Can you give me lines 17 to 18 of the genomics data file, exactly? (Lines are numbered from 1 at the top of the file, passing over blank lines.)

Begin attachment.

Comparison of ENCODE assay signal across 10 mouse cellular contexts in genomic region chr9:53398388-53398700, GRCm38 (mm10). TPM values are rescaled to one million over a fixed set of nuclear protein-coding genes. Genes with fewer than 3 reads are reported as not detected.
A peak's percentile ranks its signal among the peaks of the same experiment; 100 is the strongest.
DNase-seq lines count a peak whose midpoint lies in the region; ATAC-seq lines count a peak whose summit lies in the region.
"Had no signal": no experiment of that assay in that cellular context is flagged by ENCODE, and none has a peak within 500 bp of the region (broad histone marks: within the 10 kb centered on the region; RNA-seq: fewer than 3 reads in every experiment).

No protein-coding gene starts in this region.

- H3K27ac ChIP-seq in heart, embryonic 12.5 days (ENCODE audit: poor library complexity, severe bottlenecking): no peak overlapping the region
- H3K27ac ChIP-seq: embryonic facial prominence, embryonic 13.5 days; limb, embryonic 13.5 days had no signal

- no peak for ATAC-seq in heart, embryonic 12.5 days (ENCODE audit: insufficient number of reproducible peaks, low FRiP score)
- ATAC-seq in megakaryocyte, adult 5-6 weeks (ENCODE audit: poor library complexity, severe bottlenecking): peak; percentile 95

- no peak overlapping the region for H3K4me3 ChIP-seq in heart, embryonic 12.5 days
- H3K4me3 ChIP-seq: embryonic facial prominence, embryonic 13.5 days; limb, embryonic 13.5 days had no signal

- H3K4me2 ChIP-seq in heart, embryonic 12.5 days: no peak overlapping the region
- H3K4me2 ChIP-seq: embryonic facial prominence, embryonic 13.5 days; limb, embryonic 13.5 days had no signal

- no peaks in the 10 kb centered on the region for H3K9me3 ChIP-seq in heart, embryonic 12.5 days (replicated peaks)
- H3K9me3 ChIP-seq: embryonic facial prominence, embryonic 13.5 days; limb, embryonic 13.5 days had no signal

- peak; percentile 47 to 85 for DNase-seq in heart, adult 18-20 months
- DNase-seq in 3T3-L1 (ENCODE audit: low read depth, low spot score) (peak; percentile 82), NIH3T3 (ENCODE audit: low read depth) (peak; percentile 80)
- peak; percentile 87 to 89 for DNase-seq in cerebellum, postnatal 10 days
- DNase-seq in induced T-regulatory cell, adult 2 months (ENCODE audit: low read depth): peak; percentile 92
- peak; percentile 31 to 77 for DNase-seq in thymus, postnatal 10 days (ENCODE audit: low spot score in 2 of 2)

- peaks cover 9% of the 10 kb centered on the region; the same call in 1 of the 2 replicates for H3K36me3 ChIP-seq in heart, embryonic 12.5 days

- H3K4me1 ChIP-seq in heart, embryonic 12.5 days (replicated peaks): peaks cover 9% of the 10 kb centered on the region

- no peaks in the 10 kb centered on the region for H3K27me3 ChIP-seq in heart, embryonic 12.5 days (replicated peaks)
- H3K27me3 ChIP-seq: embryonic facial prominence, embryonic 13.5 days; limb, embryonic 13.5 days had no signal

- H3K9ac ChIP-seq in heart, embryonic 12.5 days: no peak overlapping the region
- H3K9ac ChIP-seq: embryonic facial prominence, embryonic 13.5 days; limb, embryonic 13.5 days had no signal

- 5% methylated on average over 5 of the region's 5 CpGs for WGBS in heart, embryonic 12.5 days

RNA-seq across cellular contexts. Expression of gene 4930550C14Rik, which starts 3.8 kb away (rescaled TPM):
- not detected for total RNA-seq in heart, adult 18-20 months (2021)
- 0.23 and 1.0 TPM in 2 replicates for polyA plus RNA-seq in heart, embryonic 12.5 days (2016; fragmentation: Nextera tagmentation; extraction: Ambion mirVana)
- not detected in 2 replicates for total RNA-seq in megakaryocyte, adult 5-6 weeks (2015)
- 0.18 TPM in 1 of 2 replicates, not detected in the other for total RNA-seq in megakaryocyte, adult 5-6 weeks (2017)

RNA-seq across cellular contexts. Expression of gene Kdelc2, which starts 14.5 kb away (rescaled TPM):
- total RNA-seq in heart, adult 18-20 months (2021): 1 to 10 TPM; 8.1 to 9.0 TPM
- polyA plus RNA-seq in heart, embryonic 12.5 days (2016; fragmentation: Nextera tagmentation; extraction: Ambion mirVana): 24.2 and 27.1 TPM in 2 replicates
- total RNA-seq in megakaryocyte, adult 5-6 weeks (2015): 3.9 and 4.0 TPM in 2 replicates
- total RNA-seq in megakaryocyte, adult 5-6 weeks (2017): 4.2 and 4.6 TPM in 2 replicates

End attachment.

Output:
- DNase-seq in 3T3-L1 (ENCODE audit: low read depth, low spot score) (peak; percentile 82), NIH3T3 (ENCODE audit: low read depth) (peak; percentile 80)
- peak; percentile 87 to 89 for DNase-seq in cerebellum, postnatal 10 days